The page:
Japan's bar federation will for the first time call for the abolition of the death penalty, local media reported Wednesday.
In 2011, the federation urged the government to begin public debate on the death penalty, but did not explicitly call for its abolition, according to the Kyodo news agency.
The proposal by the Japan Federation of Bar Associations will be submitted for formal adoption at its annual human rights meeting in October, Kyodo reported.
The federation is aiming to have the death penalty abolished by 2020 when the United Nations Crime Congress is held in Japan, during which policymakers meet to discuss UN standards on criminal justice and crime prevention.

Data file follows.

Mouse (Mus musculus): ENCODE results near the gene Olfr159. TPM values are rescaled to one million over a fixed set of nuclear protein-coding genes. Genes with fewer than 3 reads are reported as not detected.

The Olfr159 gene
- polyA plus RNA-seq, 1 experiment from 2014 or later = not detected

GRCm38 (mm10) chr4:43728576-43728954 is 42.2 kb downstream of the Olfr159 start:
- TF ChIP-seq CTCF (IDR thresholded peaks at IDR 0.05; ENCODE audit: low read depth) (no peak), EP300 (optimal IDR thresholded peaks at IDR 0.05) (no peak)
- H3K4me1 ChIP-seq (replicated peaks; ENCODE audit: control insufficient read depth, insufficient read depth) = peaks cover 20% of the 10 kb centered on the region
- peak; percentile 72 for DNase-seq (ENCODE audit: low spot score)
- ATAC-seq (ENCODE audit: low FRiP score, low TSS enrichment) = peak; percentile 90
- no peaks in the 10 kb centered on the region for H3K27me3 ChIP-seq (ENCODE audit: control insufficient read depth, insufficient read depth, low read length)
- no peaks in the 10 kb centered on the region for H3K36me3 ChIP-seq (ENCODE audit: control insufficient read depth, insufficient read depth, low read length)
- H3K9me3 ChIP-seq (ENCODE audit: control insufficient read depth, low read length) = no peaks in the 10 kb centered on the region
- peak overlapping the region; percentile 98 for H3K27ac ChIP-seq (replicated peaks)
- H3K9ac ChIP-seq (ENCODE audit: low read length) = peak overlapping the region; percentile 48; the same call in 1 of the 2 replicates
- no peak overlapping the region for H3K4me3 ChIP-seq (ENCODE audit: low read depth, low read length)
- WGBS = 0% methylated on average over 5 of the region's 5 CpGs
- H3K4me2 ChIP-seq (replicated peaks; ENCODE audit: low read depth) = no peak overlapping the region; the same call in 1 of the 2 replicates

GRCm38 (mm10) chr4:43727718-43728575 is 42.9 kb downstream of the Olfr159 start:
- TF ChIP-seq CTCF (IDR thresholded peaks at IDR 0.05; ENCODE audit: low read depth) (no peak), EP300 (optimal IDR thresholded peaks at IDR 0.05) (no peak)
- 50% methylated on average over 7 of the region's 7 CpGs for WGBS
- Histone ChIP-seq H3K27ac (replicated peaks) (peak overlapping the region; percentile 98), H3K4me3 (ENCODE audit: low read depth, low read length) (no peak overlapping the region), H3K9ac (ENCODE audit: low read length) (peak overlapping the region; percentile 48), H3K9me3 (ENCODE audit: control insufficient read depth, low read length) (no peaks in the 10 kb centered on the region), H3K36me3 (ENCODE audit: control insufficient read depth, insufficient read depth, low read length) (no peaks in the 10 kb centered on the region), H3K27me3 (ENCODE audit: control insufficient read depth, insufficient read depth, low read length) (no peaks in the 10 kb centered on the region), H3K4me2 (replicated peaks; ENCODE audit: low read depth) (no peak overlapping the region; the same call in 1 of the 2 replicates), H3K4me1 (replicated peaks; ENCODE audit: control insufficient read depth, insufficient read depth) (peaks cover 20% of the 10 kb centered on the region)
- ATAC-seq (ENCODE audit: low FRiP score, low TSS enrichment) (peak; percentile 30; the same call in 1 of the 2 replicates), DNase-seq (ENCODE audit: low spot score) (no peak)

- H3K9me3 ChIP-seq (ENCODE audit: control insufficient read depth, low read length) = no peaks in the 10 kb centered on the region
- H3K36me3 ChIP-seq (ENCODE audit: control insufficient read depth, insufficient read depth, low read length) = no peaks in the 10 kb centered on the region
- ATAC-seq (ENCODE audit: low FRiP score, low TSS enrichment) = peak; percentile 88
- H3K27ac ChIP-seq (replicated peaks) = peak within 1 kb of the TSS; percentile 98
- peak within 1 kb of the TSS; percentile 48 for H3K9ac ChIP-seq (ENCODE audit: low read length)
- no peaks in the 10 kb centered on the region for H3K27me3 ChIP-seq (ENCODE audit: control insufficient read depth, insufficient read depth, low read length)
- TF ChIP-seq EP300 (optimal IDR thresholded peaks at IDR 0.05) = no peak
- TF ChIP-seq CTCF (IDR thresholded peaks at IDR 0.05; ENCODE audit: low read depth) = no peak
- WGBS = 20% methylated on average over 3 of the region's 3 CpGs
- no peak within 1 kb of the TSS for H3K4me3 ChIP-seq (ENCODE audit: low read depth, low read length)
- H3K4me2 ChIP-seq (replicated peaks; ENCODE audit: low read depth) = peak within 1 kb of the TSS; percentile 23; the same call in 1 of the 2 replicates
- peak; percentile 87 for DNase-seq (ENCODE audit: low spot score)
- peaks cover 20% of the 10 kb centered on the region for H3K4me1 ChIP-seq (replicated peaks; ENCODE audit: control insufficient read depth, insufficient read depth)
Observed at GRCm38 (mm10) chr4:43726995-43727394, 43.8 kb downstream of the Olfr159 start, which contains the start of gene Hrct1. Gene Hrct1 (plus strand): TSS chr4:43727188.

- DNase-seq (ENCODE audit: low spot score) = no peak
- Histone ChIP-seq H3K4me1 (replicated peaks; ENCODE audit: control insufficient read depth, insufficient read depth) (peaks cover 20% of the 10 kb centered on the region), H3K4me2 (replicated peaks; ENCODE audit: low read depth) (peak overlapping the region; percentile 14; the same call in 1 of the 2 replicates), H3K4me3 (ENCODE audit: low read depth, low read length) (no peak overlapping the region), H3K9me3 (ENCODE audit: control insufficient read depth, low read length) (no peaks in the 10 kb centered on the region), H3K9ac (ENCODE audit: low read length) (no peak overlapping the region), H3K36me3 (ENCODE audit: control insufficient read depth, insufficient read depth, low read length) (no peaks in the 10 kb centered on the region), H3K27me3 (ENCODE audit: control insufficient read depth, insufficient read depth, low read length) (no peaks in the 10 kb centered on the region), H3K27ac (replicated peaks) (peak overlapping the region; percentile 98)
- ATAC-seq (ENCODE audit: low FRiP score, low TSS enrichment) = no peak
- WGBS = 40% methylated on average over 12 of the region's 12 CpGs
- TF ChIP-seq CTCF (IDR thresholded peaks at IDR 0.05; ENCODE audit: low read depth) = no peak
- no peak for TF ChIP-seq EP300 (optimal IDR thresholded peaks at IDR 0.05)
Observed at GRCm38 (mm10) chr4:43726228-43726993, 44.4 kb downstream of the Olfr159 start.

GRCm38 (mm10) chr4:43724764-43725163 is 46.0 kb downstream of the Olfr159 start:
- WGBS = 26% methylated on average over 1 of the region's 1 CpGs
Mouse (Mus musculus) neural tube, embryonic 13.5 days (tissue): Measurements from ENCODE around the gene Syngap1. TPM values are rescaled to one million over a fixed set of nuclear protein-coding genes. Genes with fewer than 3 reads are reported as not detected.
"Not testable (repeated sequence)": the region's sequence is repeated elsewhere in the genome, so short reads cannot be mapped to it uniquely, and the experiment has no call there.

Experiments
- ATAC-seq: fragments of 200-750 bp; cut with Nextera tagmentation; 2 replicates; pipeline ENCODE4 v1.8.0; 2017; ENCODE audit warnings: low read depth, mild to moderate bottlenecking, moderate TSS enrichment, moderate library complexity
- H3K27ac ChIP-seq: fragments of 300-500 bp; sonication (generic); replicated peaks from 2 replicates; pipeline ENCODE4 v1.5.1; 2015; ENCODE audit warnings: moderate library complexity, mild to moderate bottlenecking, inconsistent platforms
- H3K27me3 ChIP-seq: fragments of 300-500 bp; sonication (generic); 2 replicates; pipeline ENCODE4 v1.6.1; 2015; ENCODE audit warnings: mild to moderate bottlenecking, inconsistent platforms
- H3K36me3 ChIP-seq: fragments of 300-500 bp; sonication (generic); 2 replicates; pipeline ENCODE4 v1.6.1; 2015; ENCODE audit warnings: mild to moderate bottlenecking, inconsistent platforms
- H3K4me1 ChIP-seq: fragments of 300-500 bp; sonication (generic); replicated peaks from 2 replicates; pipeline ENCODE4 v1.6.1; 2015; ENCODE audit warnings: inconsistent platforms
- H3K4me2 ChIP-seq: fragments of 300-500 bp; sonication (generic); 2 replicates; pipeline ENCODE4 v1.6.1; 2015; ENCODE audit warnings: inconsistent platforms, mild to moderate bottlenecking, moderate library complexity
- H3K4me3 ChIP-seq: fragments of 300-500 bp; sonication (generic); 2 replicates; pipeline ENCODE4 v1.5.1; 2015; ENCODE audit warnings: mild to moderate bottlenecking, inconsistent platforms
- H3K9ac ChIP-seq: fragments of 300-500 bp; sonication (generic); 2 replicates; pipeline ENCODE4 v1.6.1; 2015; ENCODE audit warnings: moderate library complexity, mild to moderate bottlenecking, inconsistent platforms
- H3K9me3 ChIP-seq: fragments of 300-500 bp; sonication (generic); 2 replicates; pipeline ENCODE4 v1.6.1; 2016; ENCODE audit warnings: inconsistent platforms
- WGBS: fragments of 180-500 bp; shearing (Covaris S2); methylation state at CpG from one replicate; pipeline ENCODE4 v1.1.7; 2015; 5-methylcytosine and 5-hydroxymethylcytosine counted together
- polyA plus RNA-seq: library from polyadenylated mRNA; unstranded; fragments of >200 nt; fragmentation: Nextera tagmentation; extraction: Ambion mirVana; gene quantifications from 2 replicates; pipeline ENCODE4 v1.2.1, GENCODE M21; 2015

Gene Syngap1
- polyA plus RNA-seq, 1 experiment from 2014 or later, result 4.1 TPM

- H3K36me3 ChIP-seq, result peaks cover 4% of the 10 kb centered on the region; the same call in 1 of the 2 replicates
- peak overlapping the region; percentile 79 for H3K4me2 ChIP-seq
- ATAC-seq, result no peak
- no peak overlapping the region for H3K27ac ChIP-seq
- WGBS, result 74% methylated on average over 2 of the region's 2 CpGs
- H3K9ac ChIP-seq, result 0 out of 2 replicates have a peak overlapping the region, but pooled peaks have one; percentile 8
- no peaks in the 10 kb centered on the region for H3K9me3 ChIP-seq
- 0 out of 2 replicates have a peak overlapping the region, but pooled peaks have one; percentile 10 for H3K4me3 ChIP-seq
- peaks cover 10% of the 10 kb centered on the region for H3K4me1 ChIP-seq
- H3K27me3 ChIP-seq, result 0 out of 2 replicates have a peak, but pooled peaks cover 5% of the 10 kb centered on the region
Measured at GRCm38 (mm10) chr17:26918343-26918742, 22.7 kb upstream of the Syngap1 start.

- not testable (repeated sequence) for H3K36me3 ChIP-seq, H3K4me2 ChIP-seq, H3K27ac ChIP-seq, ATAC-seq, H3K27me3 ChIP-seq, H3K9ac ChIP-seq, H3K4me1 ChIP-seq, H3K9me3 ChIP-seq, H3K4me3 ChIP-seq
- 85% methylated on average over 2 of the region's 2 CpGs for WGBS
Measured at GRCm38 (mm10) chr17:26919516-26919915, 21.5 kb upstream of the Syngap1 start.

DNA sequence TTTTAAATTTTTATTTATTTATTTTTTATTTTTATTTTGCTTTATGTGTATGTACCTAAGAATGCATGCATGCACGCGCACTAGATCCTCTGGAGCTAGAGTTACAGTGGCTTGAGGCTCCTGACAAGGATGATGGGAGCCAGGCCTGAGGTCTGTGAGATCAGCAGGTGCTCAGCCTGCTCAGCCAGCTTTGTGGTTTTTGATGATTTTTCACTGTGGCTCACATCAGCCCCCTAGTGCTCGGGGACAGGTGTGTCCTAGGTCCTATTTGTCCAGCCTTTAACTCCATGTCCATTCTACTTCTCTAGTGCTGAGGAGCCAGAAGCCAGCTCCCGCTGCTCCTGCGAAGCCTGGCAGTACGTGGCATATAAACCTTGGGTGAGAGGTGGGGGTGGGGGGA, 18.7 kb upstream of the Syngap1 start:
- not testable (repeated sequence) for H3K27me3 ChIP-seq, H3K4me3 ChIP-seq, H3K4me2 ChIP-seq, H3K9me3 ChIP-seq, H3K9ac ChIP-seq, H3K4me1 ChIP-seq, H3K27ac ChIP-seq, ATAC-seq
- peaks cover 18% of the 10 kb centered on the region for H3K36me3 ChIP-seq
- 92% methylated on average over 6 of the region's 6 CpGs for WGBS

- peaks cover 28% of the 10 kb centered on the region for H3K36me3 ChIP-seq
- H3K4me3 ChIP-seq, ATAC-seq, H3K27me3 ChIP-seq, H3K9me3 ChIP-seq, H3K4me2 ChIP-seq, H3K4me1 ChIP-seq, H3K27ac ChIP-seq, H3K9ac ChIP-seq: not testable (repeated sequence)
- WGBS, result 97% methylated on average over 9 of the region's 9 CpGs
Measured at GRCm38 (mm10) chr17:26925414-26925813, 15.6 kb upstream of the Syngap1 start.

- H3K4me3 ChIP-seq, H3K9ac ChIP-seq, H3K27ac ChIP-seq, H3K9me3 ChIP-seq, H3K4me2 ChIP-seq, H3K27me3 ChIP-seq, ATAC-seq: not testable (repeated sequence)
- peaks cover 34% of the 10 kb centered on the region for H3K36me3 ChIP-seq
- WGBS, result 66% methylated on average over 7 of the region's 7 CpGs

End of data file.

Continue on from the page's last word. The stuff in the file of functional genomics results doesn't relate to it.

Japan, which carries out executions by hanging, is one of the few developed countries which still enforces capital punishment.
The federation has proposed that sentences of life without parole be considered instead of the death penalty.
Sixteen people have been executed in Japan since Prime Minister Shinzo Abe came to power in December 2012.
Opponents of the death penalty urge Tokyo to impose a moratorium on executions, but government officials say they see no reason to abolish the death penalty because public support for it has remained high.
About 80 per cent of Japanese support the measure, according to government surveys over the past two decades.